CPM, or cost per thousand, is based on impressions, or views, of the banner. Generally the pricing is based on increments of 1,000 impressions. You are guaranteed that your ad will be displayed on the web page a visitor sees. The benefits of this model are that a banner will be seen a set number of times, the drawback is that you can’t absolutely guarantee an exact number of hits to your website.

Common Misunderstanding

Over the years I’ve encountered many people, even among professional online marketing people, that write off CPM completely. They say that since PPC has a guaranteed flow of traffic that there is no reason to use CPM. Obviously, I disagree with that logic. To prove that CPM should be included in almost every campaign I’ll show the math of the two methods. Feel free to break out your calculators at this point, don’t worry, the article will automatically wait for your return.

The most important common feature of both methods is that their purpose is to drive traffic to your site. Click Through Rate (CTR) then becomes the most important tracking number for us to look at. For the sake of this example, we’ll also assume that basic research has been conducted correctly and that the ads are being placed on websites which are frequented by your target audience. Across all industries the average CTR for banner ads currently sits at 0.9%, for easy math we’ll just round that up to 1%. The average cost per click in PPC is $0.89 and the average CPM is $0.24. We’ll set our CTR goal at 1,000 for the example.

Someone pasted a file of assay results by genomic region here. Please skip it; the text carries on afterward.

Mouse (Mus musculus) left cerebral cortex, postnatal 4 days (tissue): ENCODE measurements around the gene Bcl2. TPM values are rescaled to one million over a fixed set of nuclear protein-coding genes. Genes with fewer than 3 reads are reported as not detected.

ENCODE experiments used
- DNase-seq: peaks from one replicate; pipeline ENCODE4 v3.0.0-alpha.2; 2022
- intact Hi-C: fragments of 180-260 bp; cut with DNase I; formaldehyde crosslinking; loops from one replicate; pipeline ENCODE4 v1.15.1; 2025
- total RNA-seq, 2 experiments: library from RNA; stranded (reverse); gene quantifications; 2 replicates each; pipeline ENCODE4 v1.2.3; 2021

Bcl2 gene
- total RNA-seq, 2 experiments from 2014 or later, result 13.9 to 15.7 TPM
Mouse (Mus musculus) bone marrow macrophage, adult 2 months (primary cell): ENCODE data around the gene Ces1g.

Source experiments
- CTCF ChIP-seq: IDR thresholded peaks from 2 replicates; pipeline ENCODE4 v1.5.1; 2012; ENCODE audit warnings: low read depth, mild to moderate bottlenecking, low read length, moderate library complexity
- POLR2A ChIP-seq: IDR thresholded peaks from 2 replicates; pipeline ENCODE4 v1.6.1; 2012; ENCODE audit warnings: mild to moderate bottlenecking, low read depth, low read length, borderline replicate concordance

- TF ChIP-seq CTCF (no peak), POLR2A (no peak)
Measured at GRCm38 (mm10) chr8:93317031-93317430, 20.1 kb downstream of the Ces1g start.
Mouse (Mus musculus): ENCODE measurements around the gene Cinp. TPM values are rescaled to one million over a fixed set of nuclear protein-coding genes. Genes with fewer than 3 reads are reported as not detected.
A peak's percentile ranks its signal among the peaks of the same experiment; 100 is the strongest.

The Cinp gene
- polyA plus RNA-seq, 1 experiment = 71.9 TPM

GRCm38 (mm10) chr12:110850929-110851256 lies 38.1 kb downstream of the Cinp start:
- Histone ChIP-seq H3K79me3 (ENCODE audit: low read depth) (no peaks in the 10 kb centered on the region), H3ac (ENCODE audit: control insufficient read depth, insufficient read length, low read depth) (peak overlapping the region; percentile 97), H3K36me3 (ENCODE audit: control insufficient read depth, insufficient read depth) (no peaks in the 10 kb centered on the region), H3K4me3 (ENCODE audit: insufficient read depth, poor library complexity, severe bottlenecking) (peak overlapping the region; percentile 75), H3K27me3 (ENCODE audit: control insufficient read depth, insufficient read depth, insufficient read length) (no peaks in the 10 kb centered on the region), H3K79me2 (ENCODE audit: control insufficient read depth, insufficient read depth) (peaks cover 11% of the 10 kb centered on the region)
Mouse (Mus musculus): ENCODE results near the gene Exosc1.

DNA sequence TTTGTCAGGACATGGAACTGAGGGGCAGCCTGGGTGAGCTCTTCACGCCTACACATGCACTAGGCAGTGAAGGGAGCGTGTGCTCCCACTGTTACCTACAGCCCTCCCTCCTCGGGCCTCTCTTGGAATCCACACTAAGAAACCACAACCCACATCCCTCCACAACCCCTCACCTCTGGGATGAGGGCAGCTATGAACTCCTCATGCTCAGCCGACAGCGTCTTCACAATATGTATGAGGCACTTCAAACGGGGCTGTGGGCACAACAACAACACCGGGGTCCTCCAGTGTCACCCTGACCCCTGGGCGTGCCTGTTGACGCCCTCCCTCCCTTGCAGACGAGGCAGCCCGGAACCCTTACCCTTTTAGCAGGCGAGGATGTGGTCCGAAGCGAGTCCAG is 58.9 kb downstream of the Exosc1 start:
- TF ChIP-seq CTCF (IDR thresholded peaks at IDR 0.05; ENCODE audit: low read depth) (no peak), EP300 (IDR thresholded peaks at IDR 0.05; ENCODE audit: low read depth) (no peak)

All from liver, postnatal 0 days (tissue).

We’ll start with PPC. The math here is very simple, for 1,000 clicks you’ll pay $890. Based on the industry average of a 1% CTR you know that if you have 1,000 clicks, then your ad displayed approximately 100,000 times.

Next comes CPM. In order to hit your target of 1,000 clicks you’ll buy 100,000 views at the average price of $0.24 per thousand. If you multiply 100,000 by $0.24 per thousand you find that you will pay $24 to get the same number of views and clicks as a PPC campaign. (Thanks to Karan for catching my math mistake)

Here’s a handy table to make it easier to see the comparison:

PPC CPM
Number of Views 100,000 (approximate) 100,000 (exact)
Number of Clicks 1,000 (exact) 1,000 (approximate)
Total Cost $890 $24

Knock Out Punch?

Suddenly CPM doesn’t look so bad, right? So, why don’t I tell you to stop using CPC altogether? There are two main reasons, first, not all industries perform as well as others as far as CTR is concerned. Second, some sites only allow for small text ads to display which historically have a much lower CTR than banners that allow images or rich media (animation, sound, etc.)

Boil it down

After everything is said and done, you should choose the ratio of your PPC and CPM after researching your industry’s performance and costs in each. Research the sites on which the ads will run to make sure they are visited by your target audience. If you find yourself getting stuck on the research part or in deciding what ratio you should be using get in touch with me for a consulting session.